This article is based on brand new data and insights gained during the lockdown, where lots of companies decided to survey their employees. They wanted to find out:
There are 4 dimensions to consider when you think about returning to the workplace:
Let’s look at each of these areas in a bit more detail:
“97% of people said that their company was quick to put policies and procedures in place for lockdown.”
Health and safety often traditionally has not been the remit of HR / people management.
In a way, that’s now changed. Everyone’s acutely aware of their personal safety and what could affect them, so it’s important to talk about this when sharing new guidelines for your people. Even if it’s an office manager or operations/facilities team who’s making the physical changes.
This is what people are concerned about, and what you need to plan for
“94% said that remote working tools were put in place quickly for lockdown.”
That’s a huge shift from the same time last year when asked the same question to around 2000 companies, only 46% said that overall they had the tools, systems or processes they needed to do their jobs. That jumped up to 89% during lockdown. Now, we are seeing a drop again to 80% with a downwards trend.
We think the pandemic actually created a lot of goodwill and understanding. People were naturally less critical because of the severity of the situation, plus there’s definitely been an element of camaraderie.
But the novelty of working from home is starting to wear off. While lots of people were juggling childcare and vulnerable relatives, others were enjoying the comfort of being at home and not having to commute.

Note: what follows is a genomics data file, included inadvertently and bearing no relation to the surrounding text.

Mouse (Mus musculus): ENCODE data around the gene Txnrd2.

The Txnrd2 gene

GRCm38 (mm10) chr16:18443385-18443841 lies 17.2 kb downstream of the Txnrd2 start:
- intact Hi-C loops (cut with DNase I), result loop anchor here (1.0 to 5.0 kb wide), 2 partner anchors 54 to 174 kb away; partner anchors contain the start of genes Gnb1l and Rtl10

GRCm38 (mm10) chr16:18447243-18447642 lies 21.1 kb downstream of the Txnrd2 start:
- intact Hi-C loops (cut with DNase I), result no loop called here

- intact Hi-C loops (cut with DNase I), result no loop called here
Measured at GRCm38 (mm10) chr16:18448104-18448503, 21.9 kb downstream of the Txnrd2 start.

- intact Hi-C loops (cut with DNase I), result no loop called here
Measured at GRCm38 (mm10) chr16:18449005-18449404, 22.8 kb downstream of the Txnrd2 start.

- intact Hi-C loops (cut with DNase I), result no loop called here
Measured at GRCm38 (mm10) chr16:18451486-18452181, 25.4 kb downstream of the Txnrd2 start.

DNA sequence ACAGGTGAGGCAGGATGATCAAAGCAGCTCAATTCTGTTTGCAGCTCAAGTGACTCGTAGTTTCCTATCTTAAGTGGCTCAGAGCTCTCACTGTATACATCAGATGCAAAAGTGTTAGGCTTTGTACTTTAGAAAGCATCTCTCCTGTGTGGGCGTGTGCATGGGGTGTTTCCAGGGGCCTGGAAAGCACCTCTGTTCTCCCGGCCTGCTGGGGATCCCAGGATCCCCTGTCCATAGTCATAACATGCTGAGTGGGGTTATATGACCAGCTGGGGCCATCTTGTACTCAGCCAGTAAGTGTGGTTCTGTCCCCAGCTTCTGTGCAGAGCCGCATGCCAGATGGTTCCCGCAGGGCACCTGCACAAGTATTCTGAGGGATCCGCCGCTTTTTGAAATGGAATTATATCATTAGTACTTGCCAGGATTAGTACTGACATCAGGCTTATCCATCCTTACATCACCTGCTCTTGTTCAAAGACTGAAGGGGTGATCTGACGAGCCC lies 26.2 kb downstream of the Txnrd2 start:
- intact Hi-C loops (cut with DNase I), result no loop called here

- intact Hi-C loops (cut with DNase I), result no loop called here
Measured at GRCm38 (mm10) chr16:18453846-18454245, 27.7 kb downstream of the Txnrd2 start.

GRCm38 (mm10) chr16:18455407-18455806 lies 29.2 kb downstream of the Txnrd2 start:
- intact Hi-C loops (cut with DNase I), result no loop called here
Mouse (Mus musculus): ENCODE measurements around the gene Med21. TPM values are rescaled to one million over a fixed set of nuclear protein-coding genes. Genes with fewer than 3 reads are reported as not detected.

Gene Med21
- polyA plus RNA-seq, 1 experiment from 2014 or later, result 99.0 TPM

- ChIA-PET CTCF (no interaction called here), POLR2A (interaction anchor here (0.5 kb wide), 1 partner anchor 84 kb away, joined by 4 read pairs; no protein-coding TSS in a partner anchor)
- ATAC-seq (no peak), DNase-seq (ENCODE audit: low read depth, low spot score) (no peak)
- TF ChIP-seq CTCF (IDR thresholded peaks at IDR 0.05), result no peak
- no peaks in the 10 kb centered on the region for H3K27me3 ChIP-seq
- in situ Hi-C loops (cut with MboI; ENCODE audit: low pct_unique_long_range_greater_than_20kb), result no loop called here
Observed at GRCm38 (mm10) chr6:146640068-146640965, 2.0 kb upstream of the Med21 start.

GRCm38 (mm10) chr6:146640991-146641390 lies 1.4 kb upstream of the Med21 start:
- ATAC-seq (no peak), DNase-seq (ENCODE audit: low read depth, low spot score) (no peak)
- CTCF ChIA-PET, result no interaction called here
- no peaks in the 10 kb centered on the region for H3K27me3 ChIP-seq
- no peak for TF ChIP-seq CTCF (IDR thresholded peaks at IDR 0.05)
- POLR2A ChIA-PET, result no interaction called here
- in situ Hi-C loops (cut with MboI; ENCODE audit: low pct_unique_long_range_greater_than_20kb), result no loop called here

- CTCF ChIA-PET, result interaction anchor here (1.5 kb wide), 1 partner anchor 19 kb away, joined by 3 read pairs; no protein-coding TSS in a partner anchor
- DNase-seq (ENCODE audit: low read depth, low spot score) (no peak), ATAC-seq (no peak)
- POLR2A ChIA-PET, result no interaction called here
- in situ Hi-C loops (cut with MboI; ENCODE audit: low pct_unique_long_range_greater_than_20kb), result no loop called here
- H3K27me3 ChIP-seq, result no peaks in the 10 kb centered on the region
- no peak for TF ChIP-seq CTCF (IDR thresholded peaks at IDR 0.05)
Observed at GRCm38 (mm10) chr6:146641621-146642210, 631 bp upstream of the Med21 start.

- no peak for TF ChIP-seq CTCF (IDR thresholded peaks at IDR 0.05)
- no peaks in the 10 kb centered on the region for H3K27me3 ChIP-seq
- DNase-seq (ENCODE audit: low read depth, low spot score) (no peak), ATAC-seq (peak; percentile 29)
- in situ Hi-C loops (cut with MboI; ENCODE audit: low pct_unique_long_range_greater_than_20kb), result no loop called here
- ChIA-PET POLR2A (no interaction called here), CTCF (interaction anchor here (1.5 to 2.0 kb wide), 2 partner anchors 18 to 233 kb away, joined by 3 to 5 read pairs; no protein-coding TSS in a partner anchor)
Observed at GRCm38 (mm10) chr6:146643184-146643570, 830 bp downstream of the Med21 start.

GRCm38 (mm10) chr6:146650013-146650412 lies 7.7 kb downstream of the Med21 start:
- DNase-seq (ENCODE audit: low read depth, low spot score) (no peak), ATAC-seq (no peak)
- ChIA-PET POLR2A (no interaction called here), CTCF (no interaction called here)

What you need to think about as an HR manager / people manager
Research from the World Health Organisation shows that 1 in 4 people will suffer with mental illness at work, but only 1 in 16 feel comfortable talking to their manager about it.
It’s more important than ever to think about people’s personal needs.
Our data shows that 15% said their manager didn’t care about their wellbeing. 16% of people said their manager did not show consideration for their personal needs. That’s significant in the current climate.
The key thing to tackle here is to make sure line managers are encouraged, trained and empowered to put care of their people front of the centre of their teams.
One thing that stands out from the data is that regardless of industry, people are showing a preference for continuing to work from home. So for roles where this is not an option, you need to track and understand how this might affect attrition.